TRY this for a cricket scoreline: 6-36 to 3-16. A margin, make that a chasm, stretching to 29 points. Confused? Here's a clue: We're talking about the two pre-eminent teams in Leinster football.
Still none the wiser? Then for fear of prolonging your torment, this scoreline never happened ... unless you aggregate the tallies accumulated by Dublin and Kildare in Allianz League and Leinster SFC combat last season.
And no, you don't need to guess who scored the 6-36.
This Saturday night, our Sky Blue and Lilywhite protagonists renew battle under the Croke Park lights. Both sides lost at the weekend; yet if Dublin were merely deflated by their first reversal in almost 12 months (against Cork), Kildare were surely sickened to the pit of their stomachs by Tyrone's surreal ambush.
Whether by a quirk of the calendar or fixture-making design, they met on the same weekend last year. Entering that round four encounter, Kieran McGeeney's high-flyers stood three wins from three, joint top with Dublin on a maximum six points. What followed was carnage.
True, the gale-assisted Lilies actually led by a point approaching the half-hour ... but Dublin then cranked up the gears, scored the next 1-11 and ultimately cruised home by 2-20 to 2-7.
Here's our theory, for what it's worth: Kildare's 2013 campaign never fully recovered. Yes, they bounced back, in a fashion, by capitalising on some Mayo squander-mania to win in Castlebar ... but next they lost to Tyrone and Down, then Tyrone again in a Division One semi-final.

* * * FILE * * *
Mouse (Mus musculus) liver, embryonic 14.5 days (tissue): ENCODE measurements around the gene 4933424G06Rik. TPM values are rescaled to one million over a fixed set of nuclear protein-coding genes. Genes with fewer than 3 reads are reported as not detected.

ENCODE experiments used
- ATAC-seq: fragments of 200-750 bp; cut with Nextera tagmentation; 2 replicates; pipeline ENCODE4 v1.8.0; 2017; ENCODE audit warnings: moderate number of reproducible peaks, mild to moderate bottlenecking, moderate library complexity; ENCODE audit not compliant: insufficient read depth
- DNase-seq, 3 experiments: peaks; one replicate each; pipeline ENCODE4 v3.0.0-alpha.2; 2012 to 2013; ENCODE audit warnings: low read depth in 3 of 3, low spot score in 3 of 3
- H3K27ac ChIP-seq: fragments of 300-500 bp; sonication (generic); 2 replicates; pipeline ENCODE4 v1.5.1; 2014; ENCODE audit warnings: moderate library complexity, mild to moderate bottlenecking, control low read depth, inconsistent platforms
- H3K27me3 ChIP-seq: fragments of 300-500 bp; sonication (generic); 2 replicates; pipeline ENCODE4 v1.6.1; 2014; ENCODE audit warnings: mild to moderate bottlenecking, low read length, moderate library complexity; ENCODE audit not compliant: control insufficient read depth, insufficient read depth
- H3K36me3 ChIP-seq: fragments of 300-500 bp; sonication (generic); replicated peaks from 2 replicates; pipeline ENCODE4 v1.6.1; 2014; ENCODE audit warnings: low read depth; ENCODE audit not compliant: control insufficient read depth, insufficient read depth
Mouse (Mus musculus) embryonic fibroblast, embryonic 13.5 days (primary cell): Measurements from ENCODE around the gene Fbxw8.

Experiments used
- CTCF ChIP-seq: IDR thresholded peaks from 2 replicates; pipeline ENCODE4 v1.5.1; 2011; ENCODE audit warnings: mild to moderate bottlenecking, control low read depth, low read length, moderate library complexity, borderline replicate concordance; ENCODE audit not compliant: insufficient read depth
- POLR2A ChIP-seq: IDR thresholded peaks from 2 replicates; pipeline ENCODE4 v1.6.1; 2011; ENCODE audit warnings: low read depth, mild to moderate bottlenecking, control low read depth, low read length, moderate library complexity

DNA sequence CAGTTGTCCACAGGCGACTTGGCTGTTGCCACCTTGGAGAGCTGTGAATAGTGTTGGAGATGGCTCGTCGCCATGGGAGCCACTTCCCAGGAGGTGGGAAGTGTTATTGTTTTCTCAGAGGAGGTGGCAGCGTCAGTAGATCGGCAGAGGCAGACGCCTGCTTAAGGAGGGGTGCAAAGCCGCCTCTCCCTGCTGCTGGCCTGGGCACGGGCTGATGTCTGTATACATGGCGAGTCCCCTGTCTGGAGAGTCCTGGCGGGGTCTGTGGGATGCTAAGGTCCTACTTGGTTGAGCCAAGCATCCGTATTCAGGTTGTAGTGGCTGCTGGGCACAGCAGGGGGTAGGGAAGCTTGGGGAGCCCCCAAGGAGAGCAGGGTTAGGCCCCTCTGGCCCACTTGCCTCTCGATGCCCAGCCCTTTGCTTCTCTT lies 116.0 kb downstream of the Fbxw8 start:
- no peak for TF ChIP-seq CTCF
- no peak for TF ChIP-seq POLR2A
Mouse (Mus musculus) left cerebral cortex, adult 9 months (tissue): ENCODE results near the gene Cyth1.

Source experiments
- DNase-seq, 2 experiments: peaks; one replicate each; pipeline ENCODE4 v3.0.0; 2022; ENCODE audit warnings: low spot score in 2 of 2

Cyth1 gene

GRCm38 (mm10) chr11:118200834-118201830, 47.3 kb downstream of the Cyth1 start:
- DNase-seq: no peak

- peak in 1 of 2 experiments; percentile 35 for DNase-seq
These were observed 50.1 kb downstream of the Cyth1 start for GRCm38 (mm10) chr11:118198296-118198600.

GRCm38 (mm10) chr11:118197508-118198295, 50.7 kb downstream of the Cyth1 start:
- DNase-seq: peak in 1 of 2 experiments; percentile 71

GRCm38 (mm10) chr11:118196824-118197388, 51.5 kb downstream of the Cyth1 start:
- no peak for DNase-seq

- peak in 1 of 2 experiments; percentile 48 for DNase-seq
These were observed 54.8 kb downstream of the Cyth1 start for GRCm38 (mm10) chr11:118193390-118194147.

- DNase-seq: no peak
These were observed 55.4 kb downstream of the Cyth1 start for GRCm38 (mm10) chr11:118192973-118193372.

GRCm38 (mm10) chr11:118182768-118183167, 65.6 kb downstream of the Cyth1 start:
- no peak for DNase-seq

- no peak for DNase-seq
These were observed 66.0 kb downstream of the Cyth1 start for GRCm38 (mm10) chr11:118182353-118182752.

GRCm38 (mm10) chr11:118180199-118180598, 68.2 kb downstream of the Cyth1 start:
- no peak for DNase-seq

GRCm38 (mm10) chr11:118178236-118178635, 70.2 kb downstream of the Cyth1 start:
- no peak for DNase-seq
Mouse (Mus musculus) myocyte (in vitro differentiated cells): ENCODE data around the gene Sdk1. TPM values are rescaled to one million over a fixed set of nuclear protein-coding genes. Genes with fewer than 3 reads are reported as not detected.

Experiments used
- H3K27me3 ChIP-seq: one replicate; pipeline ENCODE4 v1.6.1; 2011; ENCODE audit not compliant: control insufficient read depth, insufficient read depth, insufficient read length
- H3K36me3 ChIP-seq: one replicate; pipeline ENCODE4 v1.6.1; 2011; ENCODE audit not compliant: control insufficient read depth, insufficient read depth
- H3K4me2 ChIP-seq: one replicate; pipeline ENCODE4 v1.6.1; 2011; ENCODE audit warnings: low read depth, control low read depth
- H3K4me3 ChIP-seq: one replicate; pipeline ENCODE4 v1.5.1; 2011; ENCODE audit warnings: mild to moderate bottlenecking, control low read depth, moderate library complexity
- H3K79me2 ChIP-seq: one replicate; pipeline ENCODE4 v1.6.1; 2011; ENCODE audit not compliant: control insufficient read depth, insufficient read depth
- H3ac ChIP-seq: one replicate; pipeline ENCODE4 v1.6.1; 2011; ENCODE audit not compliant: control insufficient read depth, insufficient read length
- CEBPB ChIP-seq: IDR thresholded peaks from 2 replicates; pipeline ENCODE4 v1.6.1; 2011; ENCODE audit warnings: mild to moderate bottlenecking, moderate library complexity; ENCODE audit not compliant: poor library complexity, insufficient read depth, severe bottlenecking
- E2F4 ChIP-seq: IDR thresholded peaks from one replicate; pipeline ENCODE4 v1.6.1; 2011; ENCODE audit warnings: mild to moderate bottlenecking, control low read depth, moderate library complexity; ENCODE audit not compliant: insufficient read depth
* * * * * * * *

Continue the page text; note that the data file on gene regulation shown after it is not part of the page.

Onto Championship, where a slender four-point margin against unheralded Offaly hinted at the meltdown to come: Perversely, they enjoyed a 1-2 head start against the Dubs, only to finish on the wrong end of a 4-16 to 1-9 spanking.
Two qualifier games later, they were gone, beaten for the third time by Tyrone (now there's a recurring theme). Soon after, Geezer was gone too ...
The question now is how much Kildare have evolved with their change of bainisteoir? After all, Jason Ryan was also a central part of last year's management team.
This year, under Ryan, they've retained the O'Byrne Cup but after three league rounds have just two points, not six. Ergo, the spectre of relegation could loom if Dublin were to inflict further trauma now.
And yet, having watched two of Kildare's NFL outings on celluloid – their thrilling one-point win over Mayo and outlandish one-point defeat by Tyrone – our belief is they are playing more fluently now than 12 months ago.
Then, their seemingly soaring start was facilitated by the early-season travails of Donegal, Cork and Kerry ... whereas this season, one poor performance on Leeside (don't be fooled by the single-point margin) has been sandwiched by two scorefests in Newbridge. They hit 2-19 (2-17 from play) to pip Mayo at the death; then 1-21 last Sunday, only to be suckered by those two late, late Tyrone goals.
The most eye-catching performances have come from players of relatively recent county vintage – Paddy Brophy (above), especially against Mayo, Darroch Mulhall and Seán Hurley, who gave us the full repertoire of soaring catches and solo dummies two days ago.
Yet it was Hurley's sideline ball turnover that initiated Tyrone's comeback, while question marks will inevitably be raised about defensive naivety when you've (a) conceded 5-50 in three games and (b) allowed Mattie Donnelly so much leeway in the build-up to his namesake Mark's match-winner.
Even before the black card era, Kildare were never noted for their black arts ... but they'll have to get streetwise now Dublin, with a point to prove post-Cork, loom into view.